If it’s a good fit, Peters says to test to see if it stays that way. “Cinch the chinstrap. It needs to be snug. It should be tight with a finger placed between your chin and the strap. Reach your hands toward the back of your helmet, bend your head down, and pull the helmet from back to front in an effort to pull it off your head.” If it comes off, it’s too big.

Weiss has another test. “Apply pressure to the back of the helmet so you’re pushing the helmet forward and sense what’s happening on the forehead pad. There are three conditions that can come into play. If the forehead pad leaves your head, the helmet is too big. If you sense no change in pressure on the forehead pad, then the helmet is too small. But if you sense that the pressure lessens, but it’s still on your head, that’s the [crown area] fit you’re looking for.”

The helmet should also fit well from side to side. “There should be no movement side to side,” says Peters. “You shouldn’t be able to turn your head inside the helmet.”

The left and right test requires a mirror or keen observer. “If I grab the helmet with both palms on the side and shift it back and forth, I want to see the skin on your face move,” says Dambros. “The cheek fit keeps the helmet stable, but don’t sacrifice crown fit for face fit. Get the crown fit right first and then fit your face.”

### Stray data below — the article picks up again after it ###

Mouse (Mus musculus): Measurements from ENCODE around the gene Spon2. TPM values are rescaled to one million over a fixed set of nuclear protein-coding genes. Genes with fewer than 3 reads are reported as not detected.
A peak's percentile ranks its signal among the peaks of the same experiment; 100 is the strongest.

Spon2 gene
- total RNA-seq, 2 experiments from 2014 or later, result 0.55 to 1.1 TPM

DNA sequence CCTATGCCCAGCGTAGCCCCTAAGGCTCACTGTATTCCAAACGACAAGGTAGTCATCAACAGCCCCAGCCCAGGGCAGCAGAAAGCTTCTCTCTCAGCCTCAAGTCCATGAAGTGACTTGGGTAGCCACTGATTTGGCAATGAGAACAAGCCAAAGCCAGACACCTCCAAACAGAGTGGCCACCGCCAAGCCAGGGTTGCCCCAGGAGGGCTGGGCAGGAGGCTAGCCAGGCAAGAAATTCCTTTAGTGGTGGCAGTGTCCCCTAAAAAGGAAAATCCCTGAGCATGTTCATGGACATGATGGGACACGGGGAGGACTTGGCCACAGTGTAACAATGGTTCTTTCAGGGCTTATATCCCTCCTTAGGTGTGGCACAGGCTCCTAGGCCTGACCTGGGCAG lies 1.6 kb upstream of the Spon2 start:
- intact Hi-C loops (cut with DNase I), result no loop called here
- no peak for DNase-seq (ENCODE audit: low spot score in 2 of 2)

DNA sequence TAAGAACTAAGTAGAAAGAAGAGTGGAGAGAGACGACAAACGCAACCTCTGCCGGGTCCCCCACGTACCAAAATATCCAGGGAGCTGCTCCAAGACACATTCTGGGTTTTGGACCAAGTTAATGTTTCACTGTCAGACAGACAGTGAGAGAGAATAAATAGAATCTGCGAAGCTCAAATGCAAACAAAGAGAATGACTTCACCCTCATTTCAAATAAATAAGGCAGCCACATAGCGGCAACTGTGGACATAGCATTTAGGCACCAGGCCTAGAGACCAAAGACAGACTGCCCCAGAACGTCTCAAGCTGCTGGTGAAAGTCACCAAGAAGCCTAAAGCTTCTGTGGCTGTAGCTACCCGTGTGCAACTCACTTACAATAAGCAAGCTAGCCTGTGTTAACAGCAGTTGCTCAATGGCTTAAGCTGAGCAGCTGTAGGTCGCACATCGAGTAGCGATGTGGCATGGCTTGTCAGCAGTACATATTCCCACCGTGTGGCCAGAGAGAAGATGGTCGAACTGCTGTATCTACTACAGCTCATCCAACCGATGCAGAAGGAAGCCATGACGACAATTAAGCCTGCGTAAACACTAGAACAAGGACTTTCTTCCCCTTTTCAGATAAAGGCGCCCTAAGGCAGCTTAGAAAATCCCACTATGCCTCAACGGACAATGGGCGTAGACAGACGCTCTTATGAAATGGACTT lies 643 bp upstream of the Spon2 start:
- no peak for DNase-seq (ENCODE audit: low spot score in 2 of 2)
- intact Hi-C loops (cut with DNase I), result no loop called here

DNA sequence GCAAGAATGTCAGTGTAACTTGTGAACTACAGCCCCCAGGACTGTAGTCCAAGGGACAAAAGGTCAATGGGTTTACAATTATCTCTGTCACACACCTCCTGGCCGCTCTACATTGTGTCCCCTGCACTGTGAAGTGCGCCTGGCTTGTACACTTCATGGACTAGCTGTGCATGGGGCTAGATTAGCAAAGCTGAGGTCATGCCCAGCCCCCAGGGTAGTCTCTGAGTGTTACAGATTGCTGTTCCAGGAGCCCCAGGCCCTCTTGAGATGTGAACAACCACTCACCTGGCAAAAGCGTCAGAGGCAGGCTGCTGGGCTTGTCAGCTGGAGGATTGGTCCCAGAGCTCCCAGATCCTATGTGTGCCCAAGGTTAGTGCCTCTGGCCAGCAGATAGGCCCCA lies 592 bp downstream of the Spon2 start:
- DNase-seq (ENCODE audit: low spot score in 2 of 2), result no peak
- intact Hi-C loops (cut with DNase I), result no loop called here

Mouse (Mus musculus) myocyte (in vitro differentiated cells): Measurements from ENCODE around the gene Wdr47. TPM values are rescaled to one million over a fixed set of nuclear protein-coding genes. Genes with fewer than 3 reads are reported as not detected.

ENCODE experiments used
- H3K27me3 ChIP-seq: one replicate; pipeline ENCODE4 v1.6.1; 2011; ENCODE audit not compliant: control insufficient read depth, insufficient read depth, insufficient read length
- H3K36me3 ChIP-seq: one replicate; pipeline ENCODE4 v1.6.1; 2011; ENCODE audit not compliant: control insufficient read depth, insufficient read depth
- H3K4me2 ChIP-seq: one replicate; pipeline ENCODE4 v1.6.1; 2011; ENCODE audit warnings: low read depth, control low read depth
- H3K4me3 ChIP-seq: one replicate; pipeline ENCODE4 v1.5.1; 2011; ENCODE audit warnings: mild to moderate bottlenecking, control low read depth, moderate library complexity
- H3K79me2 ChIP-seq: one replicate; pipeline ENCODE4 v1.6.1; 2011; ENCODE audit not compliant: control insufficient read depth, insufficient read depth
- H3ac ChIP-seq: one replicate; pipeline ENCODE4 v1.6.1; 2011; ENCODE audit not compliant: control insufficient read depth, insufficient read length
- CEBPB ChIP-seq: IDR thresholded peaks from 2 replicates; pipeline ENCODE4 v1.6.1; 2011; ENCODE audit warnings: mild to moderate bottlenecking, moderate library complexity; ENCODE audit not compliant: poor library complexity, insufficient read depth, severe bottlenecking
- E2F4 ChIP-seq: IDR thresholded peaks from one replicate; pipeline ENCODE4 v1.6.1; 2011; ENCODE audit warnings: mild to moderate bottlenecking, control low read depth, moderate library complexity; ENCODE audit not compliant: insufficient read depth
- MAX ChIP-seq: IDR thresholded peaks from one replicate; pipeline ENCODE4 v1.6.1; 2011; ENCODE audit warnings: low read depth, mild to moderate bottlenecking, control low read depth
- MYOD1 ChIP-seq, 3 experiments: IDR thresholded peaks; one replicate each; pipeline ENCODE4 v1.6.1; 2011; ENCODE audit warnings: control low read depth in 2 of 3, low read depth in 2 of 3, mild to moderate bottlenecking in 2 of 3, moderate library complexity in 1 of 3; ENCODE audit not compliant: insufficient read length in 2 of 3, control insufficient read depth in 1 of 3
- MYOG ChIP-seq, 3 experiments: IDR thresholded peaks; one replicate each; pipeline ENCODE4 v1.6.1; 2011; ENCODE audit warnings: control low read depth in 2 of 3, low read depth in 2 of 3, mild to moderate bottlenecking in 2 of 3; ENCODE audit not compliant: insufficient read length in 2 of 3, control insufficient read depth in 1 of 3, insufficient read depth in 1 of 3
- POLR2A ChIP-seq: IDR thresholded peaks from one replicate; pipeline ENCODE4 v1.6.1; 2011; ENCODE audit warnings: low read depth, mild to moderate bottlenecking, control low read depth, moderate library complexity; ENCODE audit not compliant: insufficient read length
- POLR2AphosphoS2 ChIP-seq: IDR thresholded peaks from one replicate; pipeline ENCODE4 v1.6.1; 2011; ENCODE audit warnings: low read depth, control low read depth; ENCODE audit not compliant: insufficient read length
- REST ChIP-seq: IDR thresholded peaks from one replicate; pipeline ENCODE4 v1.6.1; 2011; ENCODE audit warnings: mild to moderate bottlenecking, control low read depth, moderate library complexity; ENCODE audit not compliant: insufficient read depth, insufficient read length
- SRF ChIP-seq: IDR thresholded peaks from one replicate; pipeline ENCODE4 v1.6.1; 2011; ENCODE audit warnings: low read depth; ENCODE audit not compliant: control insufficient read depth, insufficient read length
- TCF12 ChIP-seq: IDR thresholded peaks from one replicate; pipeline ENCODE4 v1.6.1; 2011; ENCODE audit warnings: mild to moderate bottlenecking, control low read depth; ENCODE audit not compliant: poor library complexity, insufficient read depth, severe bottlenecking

A helmet can fit over your head and be too small. “Your eyebrows should be flush with the top of the eye port of the helmet to determine where the helmet should be and how your head fits in the helmet,” says Peters. “If your eyebrows are way below the top of the eye port, it’s too small. And if your eyes are at the top of the eye port, then you’ve got too large of a helmet.”

Ideally, says Peters, “You want to feel like you’re one with your helmet.”